To make one's own acquaintance is an absorbingly interesting business. It is not done in a day. Some of us have not accomplished it completely even at sixty years. There are depths of personality deep enough to keep surprises for us all our lives. But at twenty-three or twenty-four a girl is probably sufficiently developed to be able to form and retain convictions arrived at by herself. She has passed the season of parental or scholastic moulding. She stands separate, alone, an entity by herself. She begins to realise her personality, and to discover that circumstances are not meant to overcome human beings, but that human beings are intended to weld circumstances to the great use of forming character, really the greatest thing in the world.
It is then, when mental maturity overtakes the physical, that the average girl is capable of forming a true and lasting attachment. In the case of men the age is usually much later, and, in fact, the same is true of some types of women. The love that is founded on true respect, that delights in discovering the qualities and capacities of the object, that finds sympathies on almost every point, and that knows it is returned, becomes a serious and satisfying thing. Without respect, there can be no firm and true affection. When Tom Moore wrote " I know not, I care not, what dwells in that heart; I but know that I love thee, whatever thou art," he gave to the world a very mischievous and unworthy sentiment. The love he depicted is of the baser kind. When a young couple begin married life together without mutual respect, their happiness is as a house built upon the sand. It is a brief and a stormy episode.
Some girls have whole series of flirtations before they settle down to accept one particular man. One such girl introduced her fiance of the moment to her friends with the following formula : " Mr. So-and-so, the young man I am at present engaged to." His smile, though dubious, was one expressing acceptance of the situation. These passing affairs sometimes injure a girl's disposition rather seriously. To have been engaged to four or live different men, to have received their presents, accepted their attentions, and sometimes even their caresses, is a soiling experience.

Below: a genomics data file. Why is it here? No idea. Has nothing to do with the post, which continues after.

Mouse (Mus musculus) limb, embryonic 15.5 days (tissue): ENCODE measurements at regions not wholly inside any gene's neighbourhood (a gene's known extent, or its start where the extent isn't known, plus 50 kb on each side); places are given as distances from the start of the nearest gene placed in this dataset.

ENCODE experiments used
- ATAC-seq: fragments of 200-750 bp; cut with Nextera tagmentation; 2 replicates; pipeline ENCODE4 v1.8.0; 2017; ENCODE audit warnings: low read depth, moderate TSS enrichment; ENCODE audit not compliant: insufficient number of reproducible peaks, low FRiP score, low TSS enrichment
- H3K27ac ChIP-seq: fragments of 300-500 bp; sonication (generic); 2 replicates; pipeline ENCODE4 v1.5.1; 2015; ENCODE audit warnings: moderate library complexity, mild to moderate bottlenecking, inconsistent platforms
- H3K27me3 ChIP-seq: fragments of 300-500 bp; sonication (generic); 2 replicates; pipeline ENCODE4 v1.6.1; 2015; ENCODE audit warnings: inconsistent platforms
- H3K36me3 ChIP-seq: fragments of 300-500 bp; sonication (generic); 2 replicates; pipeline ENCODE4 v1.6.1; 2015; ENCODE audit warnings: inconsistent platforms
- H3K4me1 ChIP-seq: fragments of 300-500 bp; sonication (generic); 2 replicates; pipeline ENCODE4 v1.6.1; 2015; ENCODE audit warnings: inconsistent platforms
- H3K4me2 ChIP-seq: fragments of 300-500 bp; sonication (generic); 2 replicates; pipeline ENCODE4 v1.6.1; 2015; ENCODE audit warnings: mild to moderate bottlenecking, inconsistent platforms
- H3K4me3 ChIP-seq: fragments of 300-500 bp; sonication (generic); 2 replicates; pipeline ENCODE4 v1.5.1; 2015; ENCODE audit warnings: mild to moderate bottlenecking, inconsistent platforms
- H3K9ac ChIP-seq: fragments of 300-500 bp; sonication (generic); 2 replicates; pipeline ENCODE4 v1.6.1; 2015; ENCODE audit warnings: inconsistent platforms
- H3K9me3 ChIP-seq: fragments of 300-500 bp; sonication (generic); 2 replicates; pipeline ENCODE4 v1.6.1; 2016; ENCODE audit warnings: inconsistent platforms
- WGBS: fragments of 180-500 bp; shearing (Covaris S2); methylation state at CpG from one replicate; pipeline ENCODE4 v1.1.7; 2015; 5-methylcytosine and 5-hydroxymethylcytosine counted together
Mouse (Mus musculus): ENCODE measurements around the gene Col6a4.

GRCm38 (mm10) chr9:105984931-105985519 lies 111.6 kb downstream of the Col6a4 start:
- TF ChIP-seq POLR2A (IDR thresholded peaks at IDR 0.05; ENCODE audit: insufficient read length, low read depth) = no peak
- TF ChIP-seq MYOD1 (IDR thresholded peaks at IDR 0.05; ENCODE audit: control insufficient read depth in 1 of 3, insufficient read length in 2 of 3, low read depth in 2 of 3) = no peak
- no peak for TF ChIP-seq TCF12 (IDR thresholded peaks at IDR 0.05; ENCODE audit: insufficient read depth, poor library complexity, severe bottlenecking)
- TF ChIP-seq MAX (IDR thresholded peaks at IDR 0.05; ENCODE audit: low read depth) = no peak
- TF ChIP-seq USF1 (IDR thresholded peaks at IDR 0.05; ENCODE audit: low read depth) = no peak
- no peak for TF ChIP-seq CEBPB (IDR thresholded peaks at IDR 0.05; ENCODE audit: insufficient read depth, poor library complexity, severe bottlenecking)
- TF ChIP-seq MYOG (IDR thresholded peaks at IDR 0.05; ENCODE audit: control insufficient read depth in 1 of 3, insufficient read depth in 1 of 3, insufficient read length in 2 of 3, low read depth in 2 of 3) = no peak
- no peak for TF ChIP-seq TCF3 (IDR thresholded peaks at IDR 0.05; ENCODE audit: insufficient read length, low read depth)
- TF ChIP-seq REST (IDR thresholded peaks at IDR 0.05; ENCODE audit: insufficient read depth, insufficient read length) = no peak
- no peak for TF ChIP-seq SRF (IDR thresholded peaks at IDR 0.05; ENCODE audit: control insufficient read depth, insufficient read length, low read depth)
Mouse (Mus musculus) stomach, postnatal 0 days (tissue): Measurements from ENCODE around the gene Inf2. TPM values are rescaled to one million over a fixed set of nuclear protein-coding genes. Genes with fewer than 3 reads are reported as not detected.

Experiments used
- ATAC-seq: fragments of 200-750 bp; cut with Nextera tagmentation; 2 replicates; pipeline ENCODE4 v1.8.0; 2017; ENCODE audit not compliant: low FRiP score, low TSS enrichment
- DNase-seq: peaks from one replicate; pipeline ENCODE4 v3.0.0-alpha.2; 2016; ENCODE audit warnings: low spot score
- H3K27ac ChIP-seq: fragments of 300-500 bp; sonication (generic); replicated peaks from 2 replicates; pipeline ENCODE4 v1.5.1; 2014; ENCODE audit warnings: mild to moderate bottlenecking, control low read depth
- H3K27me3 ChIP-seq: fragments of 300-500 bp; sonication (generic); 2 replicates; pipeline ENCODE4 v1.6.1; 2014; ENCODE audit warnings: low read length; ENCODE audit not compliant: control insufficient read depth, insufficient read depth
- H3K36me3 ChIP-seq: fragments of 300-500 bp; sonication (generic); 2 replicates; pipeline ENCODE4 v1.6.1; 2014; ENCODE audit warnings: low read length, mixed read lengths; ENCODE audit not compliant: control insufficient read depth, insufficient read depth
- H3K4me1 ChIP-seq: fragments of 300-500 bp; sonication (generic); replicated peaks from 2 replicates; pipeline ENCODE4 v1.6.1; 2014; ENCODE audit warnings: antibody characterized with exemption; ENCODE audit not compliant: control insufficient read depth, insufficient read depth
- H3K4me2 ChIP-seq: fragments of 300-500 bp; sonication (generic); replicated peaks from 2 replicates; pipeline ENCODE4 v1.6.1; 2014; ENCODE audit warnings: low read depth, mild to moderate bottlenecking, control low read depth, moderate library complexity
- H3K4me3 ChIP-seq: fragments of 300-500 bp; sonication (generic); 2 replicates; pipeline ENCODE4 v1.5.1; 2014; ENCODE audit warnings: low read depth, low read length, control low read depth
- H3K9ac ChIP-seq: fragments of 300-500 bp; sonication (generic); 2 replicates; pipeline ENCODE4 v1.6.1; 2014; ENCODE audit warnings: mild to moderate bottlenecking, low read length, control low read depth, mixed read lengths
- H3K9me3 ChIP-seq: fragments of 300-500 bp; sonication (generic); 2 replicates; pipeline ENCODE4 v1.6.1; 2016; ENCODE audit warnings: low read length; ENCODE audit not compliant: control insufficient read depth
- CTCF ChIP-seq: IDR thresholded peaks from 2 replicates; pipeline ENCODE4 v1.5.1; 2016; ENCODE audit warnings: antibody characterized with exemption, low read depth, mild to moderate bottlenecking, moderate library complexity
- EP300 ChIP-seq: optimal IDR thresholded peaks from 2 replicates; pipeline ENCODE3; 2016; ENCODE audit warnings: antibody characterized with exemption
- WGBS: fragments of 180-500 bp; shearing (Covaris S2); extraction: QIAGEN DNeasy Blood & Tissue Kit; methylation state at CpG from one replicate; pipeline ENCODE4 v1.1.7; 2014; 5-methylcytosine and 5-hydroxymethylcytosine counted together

There may be nothing morally wrong, but the bloom is brushed off, the tender feelings of youth are toughened and hardened by these successive experiences, and few men care to marry a young woman who has been engaged to several men. Even if strongly attracted by her charm, a man may perhaps fear that she may jilt him in turn, and his self-love will prevent him from giving her the oppor-tunity. But even if this should not hinder him from asking her to be his wife, the reflection that she has made so many trial trips in the experimental seas that lead to the ocean of marriage, may prevent his entertaining the respect for her without which he should not make her his partner for life.
Under present social conventions men are permitted considerable licence in the matter of flirtation. When remonstrated with, they usually explain that they are anxious to find out the girl that suits them best, and in order to do so they must pay attention to more than one. It almost, seems as though girls, in their present emancipated condition, were following this example, and testing the various young men of their acquaintance with a view to their satisfactory capacity as husbands. The cruelty of raising false hopes on either side is passed over as unworthy of a thought, and much unhappiness results.
There are many men and many women who are utterly incapable of feeling the true passion of love. Such an enduring and all-pervading sentiment as that, for instance, entertained by Charles Kingsley and his wife for each other, or the Brownings, is simply impossible to them. They have not the qualities on which it is founded. It is an open question whether these individuals are not happier in life than those who are capable of deep and intense and enduring devotion, the expression of which is nowhere more exquisitely and perfectly given than by Mrs. Barrett Browning in her "Sonnets from the Portuguese."